The Secret Speech, by Tom Rob Smith. “Intriguing book about post-Stalin Soviet Union where the police are the criminals. A historical thriller.”

Home Game: An Accidental Guide to Fatherhood, by Michael Lewis. “I enjoyed ‘Moneyball,’ ‘Liars Poker’ and his other books. I also like reading books on fatherhood.”

John Walker
Senior Vice President, Business Development
Phoenix Suns

The 3 Big Questions for a Frantic Family, by Patrick Lencioni. “I’ve really enjoyed Lencioni’s other books about leadership and organizational development. I’m interested to see how he applies business principles to managing a family.”

Clapton: The Autobiography, by Eric Clapton. “Big fan, and the guy has had some amazing life experiences (good and bad).”

Emotionomics: Leveraging Emotions For Business Success, by Dan Hill. “More than ever, we have to be able to draw on our fan’s emotional attachment to the Suns … or create one.”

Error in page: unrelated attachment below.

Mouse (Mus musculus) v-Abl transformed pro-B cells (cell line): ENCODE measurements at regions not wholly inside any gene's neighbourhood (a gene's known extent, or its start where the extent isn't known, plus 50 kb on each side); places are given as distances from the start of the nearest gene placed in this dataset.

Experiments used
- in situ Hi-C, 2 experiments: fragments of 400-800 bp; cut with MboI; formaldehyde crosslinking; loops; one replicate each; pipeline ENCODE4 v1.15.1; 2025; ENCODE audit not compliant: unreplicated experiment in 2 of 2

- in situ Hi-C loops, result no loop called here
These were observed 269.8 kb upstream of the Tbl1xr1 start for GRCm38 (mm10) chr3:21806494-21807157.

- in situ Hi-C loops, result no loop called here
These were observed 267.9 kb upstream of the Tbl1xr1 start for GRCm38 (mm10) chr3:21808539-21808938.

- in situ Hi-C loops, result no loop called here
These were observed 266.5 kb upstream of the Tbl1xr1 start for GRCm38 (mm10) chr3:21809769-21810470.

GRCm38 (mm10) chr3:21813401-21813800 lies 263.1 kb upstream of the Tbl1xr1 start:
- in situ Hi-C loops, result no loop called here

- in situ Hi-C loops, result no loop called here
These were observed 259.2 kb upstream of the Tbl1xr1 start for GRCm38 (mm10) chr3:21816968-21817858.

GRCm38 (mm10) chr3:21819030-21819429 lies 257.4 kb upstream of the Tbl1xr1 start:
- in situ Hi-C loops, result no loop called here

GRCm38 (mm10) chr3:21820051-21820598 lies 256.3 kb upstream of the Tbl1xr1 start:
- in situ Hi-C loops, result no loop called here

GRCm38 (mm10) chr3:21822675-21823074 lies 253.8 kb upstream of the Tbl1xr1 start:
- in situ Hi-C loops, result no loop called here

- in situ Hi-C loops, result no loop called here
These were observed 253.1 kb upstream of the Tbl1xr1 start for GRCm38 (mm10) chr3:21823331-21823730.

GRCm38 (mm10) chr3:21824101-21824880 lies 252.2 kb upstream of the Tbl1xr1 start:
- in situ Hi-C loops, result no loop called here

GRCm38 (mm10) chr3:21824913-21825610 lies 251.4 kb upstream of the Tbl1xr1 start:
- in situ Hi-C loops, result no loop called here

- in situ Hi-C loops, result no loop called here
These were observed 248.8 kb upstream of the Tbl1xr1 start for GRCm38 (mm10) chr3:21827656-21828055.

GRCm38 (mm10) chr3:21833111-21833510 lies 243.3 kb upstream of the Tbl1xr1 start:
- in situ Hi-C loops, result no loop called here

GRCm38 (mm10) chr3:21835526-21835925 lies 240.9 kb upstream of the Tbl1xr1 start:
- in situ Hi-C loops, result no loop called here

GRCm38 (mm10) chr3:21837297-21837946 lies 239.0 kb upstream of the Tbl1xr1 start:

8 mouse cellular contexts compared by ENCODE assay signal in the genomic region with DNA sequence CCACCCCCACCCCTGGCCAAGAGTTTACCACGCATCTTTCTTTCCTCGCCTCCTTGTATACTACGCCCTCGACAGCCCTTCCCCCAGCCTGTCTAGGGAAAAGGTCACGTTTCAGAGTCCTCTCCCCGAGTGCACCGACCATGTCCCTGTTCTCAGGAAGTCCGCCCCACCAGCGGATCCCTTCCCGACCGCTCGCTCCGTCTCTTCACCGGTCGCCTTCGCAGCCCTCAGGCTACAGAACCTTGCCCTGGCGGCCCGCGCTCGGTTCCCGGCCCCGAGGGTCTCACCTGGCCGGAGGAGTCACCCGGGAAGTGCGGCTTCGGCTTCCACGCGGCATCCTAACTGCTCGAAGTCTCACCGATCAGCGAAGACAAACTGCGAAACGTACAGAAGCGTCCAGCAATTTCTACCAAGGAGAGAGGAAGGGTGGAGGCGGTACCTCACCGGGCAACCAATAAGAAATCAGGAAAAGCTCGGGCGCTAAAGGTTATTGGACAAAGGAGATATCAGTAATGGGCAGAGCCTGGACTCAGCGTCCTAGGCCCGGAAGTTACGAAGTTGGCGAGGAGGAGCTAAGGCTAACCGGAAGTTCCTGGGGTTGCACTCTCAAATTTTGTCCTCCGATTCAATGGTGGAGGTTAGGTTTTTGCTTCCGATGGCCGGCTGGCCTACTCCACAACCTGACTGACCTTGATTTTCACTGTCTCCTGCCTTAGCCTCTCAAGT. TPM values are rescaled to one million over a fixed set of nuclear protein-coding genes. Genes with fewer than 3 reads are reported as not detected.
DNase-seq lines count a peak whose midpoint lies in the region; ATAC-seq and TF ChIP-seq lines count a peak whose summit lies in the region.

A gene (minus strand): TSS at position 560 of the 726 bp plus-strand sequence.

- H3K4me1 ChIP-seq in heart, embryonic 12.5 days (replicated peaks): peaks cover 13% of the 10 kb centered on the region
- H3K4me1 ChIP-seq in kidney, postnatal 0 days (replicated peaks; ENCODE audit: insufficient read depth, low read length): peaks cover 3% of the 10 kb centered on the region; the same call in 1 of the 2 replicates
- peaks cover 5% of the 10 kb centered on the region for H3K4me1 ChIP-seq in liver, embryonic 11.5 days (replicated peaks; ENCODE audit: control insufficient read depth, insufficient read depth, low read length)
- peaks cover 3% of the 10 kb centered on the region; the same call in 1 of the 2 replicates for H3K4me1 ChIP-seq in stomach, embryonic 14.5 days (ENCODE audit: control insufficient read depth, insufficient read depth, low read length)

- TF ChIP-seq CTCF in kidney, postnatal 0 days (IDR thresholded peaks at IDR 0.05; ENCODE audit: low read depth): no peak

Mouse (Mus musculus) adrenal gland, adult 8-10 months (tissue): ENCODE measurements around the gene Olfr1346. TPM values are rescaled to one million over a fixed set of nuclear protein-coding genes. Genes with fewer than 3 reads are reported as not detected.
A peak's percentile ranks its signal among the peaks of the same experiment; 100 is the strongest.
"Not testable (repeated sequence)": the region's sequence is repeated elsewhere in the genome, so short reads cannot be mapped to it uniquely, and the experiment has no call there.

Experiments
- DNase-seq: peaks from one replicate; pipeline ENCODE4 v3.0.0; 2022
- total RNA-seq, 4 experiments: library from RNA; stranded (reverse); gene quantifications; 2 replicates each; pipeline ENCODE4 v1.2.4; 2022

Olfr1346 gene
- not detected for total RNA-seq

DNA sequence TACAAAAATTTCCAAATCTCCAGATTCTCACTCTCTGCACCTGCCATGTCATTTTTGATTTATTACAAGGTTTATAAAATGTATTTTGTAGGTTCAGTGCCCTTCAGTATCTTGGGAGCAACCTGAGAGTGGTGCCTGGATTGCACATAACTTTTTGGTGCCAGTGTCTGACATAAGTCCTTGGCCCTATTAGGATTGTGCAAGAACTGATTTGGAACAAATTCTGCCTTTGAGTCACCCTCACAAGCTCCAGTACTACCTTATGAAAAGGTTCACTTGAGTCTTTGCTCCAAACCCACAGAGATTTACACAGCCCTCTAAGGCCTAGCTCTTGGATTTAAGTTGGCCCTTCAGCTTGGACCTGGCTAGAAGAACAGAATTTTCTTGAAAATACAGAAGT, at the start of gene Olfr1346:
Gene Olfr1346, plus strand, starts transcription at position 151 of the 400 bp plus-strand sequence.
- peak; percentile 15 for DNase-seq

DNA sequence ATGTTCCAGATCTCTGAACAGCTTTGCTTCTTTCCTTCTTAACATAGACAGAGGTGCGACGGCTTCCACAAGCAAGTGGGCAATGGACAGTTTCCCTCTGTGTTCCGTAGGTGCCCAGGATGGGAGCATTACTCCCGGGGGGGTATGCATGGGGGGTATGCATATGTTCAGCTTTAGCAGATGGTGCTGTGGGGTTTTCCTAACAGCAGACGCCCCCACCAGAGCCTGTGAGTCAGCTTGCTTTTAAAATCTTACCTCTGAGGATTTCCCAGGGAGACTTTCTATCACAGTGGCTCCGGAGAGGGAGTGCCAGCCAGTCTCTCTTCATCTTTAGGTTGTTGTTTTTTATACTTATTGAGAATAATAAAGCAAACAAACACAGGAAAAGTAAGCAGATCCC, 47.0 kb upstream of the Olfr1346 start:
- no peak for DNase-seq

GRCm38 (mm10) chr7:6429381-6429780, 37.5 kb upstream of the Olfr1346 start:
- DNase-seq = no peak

Ewa Mataya Laurance
Hall of fame pool player
ESPN analyst

My Sister’s Keeper and Handle with Care, by Jody Picoult. “Picoult always delivers strong characters and personalities, and her topics never fail to hit home, no matter what your situation.”

Golf Annika’s Way, by Annika Sorenstam. “So much to learn, so little time.”

Olive Kitteridge, by Elizabeth Strout. “Because I love reading anything by someone who has such a way with words.”

In Defense of Food, by Michael Pollan. “This seems to be such an issue everywhere lately, and I am getting more and more aware of what I want to fuel my body with. Pollan’s way of writing also makes for a fun read.”

This is the final installment in a series on what top sports executives and personalities are reading this summer. The responses were compiled by Assistant Managing Editor Tom Stinson.